Maus by Art Spiegelman

Topics: Marriage, Maus, The Holocaust, Poland, Art, Nazi Germany / Pages: 3 (519 words) / Published: Oct 3rd, 2005
It doesn't require a psychiatrist to identify in Maus I that Vladek possesses many of the qualities which could be typically used to portray a survivor. Most of which are qualities emblematic not necessarily only of a survivor of the holocaust but a survivor of any great life or death struggle. His words and actions toward Art and especially Mala tacitly reveal a man still deeply impacted by tragic experiences decades later. Through his life story we are able to ascribe Vladek's various tendencies indirectly to his sufferings and survival instinct which he attained during the holocaust. With integrity he carries on with the rest of his life even with the heavy burden of his experiences in Poland and the suicide of his wife. This burden which has made him cognizant of a human experience incomprehensible to others also has left him with certain ineffaceable characteristics abrasive in appearance to the untrained eye. However, it is this unwavering buoyancy that allows him to speak with such candidness with Art about these issues.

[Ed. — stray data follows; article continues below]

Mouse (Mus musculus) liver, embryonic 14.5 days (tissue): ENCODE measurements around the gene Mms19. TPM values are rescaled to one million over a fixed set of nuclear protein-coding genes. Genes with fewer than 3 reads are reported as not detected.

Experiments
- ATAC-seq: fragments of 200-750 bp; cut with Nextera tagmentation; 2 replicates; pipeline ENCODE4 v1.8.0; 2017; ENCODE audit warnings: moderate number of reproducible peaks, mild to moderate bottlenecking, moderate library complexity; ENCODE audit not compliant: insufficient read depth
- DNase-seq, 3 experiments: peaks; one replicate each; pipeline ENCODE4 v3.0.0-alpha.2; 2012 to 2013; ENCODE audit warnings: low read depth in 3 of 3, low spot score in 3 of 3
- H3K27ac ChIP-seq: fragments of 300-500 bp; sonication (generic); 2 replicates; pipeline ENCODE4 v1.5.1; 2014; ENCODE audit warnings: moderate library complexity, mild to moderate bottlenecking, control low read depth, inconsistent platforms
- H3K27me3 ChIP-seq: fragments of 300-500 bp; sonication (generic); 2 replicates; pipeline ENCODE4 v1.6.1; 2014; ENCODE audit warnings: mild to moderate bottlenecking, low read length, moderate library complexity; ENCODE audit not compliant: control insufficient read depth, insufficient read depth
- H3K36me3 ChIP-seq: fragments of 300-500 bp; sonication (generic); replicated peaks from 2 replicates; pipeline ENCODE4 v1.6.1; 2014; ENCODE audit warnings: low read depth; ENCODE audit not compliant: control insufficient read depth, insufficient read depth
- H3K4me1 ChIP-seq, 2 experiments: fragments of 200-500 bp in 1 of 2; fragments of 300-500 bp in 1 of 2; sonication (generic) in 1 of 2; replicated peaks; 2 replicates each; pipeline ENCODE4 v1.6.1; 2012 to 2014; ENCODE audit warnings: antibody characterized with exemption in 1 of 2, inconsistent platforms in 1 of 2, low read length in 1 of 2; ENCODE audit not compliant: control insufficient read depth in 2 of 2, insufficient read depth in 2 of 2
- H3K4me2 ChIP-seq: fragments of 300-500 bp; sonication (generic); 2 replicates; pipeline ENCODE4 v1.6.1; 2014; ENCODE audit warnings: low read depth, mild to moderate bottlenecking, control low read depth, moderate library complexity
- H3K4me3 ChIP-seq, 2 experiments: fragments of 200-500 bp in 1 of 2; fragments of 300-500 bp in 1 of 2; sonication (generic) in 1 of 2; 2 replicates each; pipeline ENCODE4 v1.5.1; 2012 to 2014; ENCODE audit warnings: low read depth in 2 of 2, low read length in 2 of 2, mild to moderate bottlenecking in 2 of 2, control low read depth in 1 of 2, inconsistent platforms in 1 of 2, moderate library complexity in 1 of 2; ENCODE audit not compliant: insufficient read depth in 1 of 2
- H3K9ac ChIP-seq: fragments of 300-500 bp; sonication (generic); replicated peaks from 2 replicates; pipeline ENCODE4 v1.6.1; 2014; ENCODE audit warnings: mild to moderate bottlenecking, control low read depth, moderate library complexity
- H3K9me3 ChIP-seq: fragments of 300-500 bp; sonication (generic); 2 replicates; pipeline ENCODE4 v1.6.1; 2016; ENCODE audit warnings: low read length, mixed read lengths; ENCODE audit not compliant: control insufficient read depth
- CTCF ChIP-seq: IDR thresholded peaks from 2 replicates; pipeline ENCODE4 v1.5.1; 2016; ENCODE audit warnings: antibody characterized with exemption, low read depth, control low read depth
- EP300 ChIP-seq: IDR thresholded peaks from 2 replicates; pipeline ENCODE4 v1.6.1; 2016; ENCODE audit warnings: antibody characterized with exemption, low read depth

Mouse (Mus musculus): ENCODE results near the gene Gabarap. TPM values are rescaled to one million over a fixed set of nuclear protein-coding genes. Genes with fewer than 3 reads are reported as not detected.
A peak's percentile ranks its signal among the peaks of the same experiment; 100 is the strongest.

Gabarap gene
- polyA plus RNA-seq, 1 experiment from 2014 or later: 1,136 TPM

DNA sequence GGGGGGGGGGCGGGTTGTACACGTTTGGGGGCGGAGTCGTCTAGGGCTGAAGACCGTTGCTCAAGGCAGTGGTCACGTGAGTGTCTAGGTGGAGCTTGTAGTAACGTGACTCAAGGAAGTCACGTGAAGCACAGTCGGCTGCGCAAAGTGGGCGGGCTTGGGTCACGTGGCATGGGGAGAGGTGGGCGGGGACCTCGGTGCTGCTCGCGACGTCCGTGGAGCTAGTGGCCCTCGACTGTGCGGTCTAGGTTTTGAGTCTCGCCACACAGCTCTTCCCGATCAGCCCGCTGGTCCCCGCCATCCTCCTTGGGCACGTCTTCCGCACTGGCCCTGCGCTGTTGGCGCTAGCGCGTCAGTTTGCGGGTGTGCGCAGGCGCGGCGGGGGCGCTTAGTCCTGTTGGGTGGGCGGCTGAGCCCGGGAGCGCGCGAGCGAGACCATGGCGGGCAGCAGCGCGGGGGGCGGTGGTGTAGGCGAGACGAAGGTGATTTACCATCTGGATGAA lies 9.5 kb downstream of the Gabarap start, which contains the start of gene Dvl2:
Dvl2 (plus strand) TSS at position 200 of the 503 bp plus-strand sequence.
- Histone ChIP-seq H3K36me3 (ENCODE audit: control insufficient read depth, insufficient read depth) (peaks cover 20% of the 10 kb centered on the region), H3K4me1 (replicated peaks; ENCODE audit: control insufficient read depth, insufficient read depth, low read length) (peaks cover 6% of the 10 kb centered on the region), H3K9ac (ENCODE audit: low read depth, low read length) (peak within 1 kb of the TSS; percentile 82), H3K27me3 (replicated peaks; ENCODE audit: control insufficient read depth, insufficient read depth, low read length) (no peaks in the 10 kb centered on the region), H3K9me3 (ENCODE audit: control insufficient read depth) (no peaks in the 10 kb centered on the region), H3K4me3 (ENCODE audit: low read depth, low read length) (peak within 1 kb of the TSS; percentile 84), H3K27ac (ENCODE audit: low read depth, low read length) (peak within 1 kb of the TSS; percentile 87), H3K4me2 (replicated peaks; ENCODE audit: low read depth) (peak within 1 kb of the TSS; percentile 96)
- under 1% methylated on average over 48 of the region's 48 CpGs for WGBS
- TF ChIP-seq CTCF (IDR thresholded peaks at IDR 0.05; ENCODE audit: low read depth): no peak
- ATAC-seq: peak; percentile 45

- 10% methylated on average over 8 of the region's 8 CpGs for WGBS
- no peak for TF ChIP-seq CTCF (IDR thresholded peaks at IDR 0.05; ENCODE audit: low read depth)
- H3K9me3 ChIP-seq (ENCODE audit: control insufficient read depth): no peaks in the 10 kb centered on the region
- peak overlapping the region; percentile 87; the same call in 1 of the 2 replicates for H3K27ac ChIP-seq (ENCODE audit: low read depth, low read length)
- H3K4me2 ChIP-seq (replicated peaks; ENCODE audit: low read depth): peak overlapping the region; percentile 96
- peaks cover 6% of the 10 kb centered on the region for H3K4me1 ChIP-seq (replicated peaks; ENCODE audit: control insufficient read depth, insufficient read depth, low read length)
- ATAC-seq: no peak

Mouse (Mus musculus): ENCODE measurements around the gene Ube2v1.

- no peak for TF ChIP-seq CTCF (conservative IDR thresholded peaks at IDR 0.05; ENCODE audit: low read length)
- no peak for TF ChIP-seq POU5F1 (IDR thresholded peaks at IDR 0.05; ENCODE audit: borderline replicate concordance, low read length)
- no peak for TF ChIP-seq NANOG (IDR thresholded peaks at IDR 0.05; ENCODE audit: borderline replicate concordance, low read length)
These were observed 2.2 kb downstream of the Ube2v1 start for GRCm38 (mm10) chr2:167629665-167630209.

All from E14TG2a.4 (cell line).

His relationship with Mala appears to be one set starkly against the background of who appears to be his true love, Anja. Not only does he seem to draw some distinction between the two in the context of money but he also keeps more pictures of Anja on his desk than his current wife and seemingly idealizes his relationship with her in comparison to his marriage to Mala (Spiegelman, 104). Somewhat peculiar because Mala went through the camps as well, he does not seem able to communicate well with her at all, possibly somewhat because his memory of Anja draws a wedge between the two of them. This is evidenced by his admittance to Vladek that he questions why he ever remarried to begin with (127). Perhaps since he went through the most harrowing experiences with Anja and with her experienced the greatest personal losses both of loved ones and property, he is more attuned to considering her to be his true partner. In contrast, he

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